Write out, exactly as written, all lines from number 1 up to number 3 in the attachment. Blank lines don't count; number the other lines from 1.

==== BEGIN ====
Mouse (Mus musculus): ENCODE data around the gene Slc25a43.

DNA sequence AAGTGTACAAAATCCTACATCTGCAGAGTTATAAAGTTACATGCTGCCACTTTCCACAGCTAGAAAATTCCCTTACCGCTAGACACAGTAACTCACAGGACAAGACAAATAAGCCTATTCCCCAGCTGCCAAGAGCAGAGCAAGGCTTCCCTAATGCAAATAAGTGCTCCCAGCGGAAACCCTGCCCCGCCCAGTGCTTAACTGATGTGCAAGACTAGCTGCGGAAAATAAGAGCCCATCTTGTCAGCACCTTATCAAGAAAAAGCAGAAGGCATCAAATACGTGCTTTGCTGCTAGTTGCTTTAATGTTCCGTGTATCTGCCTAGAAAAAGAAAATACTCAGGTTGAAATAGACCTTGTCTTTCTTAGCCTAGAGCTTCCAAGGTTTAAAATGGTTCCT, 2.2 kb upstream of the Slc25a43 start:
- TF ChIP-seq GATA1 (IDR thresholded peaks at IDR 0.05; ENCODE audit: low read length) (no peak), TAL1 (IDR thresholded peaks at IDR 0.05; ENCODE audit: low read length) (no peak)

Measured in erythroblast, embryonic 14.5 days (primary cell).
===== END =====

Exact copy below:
Mouse (Mus musculus): ENCODE data around the gene Slc25a43.

DNA sequence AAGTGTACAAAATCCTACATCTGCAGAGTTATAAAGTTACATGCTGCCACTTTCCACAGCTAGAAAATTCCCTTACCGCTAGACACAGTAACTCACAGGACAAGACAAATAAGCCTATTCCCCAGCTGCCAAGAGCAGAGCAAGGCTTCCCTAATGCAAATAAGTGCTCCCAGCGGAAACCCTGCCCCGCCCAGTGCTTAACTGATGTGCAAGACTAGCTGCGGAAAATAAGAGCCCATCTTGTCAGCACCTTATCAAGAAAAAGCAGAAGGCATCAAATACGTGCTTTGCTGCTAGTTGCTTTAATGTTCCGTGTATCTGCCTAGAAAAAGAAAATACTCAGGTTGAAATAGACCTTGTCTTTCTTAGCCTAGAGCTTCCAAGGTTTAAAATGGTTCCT, 2.2 kb upstream of the Slc25a43 start:
- TF ChIP-seq GATA1 (IDR thresholded peaks at IDR 0.05; ENCODE audit: low read length) (no peak), TAL1 (IDR thresholded peaks at IDR 0.05; ENCODE audit: low read length) (no peak)